Since the time immemorial, Afghanistan has been a battleground for World Superpowers. The reason being is its strategic location. It forms the passage to West if we travel through the East and vice-versa.
It was its location which motivated British to attack Afghanistan in the 18th century. Later, when Russia intervened it served as a buffer between British-India and Tsarist-Russia.
The great game continued in the cold war era. Afghanistan first came under influence of Soviet. In response the USA supported Taliban to topple the government. It was driven by the fear of creation of “Great red wall”, if Pakistan would fall off to the communist. After the withdrawal of Soviet support to the government of Afghan, Taliban came to the power. This regime was opposed by Iran, Russia, and India.
After the 9/11 attacks, USA joined the chorus too. In 2001 it attacked Afghanistan to flush out Al-Qaeda. Though not successful in this objective, USA overthrew Taliban rule to install a democratic government.
In 2011 Barack Obama decided to withdraw NATO forces till 2016 due to rising economic cost and political backlash at home. In between this period, numerous attempts were made to find a strike a deal with Taliban and strengthen the government.
But no significant progress is achieved. In this scenario, the great game has become a little more complex, with new stakeholders with varied interest emerging –
- Russia– its interest includes safety and security. The vacuum created by the withdrawal of forces has led to the entry of ISIS in Afghanistan. Further, it suffers from drug trafficking, money laundering business due to its proximity to “Golden Crescent” drug trade route.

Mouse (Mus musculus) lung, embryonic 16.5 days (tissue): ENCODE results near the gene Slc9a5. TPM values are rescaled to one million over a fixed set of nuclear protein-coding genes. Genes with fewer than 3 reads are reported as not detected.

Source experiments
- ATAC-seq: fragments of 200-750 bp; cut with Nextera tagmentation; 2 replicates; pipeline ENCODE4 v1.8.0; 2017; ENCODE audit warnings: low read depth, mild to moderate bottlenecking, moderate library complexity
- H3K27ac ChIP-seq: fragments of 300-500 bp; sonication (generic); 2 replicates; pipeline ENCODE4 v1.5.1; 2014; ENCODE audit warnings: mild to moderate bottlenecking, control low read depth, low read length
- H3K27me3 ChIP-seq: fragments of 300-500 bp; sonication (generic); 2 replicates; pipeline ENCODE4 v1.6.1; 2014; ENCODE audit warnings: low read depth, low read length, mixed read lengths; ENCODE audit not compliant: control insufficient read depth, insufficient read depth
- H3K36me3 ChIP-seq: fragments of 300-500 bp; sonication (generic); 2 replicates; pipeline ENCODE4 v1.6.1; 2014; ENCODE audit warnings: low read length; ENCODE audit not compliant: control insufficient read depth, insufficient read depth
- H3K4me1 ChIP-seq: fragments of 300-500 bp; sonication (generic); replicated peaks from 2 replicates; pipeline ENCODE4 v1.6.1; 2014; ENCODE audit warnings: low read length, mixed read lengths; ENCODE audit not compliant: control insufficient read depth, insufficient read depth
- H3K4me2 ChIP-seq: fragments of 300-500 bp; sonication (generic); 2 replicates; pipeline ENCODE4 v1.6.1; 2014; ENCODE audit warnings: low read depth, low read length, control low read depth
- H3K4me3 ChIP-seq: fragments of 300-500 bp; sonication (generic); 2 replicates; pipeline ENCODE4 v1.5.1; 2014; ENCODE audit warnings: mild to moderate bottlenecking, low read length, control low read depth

- China– its interest includes safety of “One Belt One Road” in the area. Further XINJIANG province is close to Afghanistan border. This area has been witnessing separatist tendency. China fears that an anti-Chinese government in Afghanistan may harbour separatists. Also, the drug trade creates problems.
- Pakistan– its interest includes having a government oriented against India. It is fueled by a perception that India might use Afghanistan to squeeze it.
- India– its interest includes having an alternate route to central Asia, bypassing Pakistan. Chahbar port in Iran is the primary focus area. As Afghanistan forms a gateway into Central Asia, its importance has increased. Further India like China does not want Afghanistan to be used as safe haven for militants fueling Separatist activity in Kashmir.
- Iran – similar to Russia, it fears rise of ISIS which threaten its security.
- USA– the present policy is to help the national government and strike an accord with Taliban for smoother transition, if any, in future.
Thus game is now played between 3 contenders Taliban, ISIS and National government of Afghanistan. Taliban is supported by Russia, China, Pakistan, and Iran while USA and India support the National government. The situation become even more complex when Russia is fighting against Taliban in Syria, the to-be President Trump reinvigorating relationship with Russia, India has given ‘moral support’ to Baluchistan(which comprises of large part of Afghan).
With these complexities, future sure is uncertain. One can only wait and watch to see how the situation unfold.